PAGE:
2. Hygge can make your more aware of what you’re probably already practicing as a yogi.
“Hygge is not unique to Danes; it’s a universal and very human inclination,” Thomsen Brits notes. “We all hygger cross-culturally, but we can do it with greater awareness. When we prepare a meal for ourselves or people we love, sit down and share food with each other, which happens all over the world every day—that’s a moment of hygge. Bedtime rituals reading to your child, or taking coffee breaks at work where you sit and chat with colleagues—that’s hygge. It’s really those moments when we focus on the quality of our relationships and invite intimacy, when we make contact, make love, or make tea. The important thing is to subscribe to the particulars of the moment.”
3. Hygge can add a more intention to your alone time.
“There are times when we hygger alone as well as with each other,” Thomsen Brits says. “There’s nothing nicer than to light a candle and get into a warm bath alone with a good book. It’s a good antidote to loneliness—to hygger without other people is just as restorative.”
4. Hygge highlights some of yoga’s key goals.
Thomsen Brits, who has a regular yoga practice, says yoga and hygge share similar goals. “Like yoga, hygge opens you to a quality of presence and a feeling of connection, so we really enter our present experience,” Thomsen Brits says. “When you go to a yoga class, your balance is restored and you regain a positive frame of mind, and calmness returns. Hygge is a brief pause that restores you in the same way—it nourishes your spirit. It’s about being artless, honest, welcoming, spontaneous, putting your cares down for a while, then returning to the business of everyday life and meeting it with equanimity. We certainly do it when we find other like-minded people in our local community, in cafes and yoga studios. We make the connection first to ourselves, then allow it to radiate out toward other people.”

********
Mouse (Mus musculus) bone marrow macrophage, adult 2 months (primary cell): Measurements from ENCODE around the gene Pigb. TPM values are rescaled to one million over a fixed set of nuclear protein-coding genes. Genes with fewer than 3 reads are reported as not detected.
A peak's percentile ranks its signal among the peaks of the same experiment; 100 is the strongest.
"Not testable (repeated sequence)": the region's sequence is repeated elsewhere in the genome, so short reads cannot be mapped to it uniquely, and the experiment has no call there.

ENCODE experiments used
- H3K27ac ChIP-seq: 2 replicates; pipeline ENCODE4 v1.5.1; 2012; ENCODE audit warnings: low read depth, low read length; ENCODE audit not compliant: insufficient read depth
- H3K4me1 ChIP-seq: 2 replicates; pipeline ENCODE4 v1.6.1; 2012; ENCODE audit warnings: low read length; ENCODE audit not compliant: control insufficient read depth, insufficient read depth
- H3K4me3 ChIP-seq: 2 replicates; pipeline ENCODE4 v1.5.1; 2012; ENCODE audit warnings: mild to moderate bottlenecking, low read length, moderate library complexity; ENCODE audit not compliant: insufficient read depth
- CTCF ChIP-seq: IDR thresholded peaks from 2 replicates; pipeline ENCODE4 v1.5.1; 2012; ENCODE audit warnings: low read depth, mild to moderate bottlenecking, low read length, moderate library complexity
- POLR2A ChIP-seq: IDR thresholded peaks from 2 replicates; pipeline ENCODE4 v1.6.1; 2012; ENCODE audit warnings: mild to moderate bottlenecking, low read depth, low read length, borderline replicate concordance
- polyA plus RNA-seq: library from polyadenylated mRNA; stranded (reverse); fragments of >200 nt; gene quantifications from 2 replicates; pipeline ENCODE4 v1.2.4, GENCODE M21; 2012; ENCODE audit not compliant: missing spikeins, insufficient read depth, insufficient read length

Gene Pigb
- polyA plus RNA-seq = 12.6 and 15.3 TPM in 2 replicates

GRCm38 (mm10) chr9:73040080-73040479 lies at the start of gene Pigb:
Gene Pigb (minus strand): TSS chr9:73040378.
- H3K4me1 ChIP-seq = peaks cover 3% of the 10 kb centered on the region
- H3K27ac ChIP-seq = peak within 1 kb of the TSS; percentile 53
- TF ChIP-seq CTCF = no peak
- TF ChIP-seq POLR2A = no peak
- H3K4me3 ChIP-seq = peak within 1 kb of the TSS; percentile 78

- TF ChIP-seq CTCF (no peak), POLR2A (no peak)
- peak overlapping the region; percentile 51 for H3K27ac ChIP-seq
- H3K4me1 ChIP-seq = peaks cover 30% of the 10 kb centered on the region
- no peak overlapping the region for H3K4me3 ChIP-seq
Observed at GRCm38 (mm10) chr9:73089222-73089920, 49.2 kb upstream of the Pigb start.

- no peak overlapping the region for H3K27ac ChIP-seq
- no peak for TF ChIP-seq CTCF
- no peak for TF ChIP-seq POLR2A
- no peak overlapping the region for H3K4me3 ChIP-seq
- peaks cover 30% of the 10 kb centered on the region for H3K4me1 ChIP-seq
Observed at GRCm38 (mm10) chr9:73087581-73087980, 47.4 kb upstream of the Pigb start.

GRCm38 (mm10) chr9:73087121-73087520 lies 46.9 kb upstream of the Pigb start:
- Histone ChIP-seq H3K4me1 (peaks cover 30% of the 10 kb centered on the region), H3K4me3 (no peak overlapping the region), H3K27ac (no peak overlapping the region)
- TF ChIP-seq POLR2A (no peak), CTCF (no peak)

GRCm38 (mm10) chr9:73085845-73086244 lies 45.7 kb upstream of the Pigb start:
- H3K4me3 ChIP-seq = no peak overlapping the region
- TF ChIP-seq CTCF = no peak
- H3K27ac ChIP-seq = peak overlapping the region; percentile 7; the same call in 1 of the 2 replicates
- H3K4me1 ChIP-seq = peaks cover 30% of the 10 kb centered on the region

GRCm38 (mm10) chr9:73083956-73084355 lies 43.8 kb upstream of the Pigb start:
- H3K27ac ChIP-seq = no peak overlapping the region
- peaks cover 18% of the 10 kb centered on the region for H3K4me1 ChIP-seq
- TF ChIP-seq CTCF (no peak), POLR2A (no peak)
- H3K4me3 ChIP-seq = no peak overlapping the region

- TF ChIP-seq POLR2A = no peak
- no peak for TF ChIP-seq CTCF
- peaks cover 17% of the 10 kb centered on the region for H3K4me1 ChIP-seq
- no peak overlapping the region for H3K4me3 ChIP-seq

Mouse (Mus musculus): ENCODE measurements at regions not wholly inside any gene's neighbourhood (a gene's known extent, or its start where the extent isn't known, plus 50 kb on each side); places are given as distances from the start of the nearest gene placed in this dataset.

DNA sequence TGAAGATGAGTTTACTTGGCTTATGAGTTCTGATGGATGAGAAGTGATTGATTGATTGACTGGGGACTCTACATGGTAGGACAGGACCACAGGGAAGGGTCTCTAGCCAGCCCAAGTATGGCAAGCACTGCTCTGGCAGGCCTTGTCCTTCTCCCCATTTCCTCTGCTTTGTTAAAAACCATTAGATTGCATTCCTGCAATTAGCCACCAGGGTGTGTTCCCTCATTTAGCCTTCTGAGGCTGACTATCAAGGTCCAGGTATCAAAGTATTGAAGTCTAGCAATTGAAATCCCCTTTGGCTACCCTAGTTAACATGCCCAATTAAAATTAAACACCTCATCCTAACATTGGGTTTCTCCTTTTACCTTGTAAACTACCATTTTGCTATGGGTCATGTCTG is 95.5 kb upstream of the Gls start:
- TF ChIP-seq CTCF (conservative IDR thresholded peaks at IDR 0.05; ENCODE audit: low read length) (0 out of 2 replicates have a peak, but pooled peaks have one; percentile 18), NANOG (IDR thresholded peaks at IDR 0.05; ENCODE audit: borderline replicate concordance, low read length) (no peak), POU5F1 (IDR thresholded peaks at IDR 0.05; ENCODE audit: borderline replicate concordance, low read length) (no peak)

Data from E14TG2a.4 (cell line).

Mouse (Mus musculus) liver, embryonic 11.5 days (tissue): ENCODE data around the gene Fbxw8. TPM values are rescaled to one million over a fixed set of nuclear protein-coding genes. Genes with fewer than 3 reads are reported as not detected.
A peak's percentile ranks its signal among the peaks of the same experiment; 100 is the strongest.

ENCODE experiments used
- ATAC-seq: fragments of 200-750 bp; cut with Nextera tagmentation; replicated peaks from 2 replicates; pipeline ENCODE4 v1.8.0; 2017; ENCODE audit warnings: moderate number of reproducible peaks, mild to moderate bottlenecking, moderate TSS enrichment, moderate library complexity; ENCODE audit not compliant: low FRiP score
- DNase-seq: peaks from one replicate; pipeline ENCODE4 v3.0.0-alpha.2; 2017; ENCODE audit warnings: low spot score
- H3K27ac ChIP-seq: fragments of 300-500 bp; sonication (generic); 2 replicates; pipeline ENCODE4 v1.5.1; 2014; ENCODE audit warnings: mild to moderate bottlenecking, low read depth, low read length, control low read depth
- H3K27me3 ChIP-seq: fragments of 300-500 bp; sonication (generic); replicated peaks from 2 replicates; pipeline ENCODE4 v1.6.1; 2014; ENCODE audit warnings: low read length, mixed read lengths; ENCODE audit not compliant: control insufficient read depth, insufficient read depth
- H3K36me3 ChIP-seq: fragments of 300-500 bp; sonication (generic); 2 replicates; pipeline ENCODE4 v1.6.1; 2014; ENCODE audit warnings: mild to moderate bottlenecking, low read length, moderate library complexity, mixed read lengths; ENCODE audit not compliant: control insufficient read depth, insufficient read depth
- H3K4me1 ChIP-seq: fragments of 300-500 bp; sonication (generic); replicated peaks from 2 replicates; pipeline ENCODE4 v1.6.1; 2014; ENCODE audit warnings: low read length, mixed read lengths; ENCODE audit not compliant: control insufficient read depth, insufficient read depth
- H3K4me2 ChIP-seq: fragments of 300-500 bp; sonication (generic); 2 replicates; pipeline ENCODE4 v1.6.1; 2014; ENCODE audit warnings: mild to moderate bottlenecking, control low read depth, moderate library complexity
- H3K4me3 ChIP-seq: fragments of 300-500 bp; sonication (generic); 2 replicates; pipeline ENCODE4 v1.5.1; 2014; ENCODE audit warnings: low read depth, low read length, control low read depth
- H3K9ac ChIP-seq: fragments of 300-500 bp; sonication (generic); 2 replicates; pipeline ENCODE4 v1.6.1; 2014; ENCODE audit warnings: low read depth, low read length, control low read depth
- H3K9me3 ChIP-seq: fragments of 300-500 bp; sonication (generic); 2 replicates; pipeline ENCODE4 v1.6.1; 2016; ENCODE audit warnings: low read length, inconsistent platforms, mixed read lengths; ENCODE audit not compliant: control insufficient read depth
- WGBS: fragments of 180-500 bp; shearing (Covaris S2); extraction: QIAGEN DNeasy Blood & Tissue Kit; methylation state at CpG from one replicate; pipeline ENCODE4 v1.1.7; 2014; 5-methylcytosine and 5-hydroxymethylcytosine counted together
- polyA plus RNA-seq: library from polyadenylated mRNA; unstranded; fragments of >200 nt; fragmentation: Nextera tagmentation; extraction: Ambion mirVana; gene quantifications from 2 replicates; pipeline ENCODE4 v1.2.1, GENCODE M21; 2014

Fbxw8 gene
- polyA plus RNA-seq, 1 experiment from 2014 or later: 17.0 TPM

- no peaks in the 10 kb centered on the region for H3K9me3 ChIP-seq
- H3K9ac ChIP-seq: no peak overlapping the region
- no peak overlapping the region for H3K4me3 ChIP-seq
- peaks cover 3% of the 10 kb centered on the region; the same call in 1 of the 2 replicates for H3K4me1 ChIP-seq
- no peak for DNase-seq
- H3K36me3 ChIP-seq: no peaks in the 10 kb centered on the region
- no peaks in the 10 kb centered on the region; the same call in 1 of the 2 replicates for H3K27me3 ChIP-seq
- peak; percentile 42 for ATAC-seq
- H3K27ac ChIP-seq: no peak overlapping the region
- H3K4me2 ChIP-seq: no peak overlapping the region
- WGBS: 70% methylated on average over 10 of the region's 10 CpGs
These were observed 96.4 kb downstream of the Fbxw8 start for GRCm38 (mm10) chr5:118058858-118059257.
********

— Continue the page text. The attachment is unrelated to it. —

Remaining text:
5. Hygge emphasizes contentment over happiness.
“We attach an awful lot to achieving happiness, whereas contentment is the value that we give to a situation as it is and that elevates it to a hyggeligt moment,” Thomsen Brits says. “Contentment is about enjoying the richness of everyday life rather than pursuing the peak experiences of happiness. We’ve reached a point in time where there is a paradigm shift away from a preoccupation with productivity and a relentless pursuit of individual happiness. We’re being forced to acknowledge the outcome of our drive for independent happiness and beginning to slowly realize the deeper stability in contentment and interconnectedness.”
6. Hygge fosters intimacy.
“Hygge is a way of inviting intimacy and connection,” Thomsen Brits says. “It’s about consciously addressing your needs and those of the people around you. It’s an emotional and sensual experience. It’s closely associated with well-being, a deep rapport with ourselves and with the world around us.”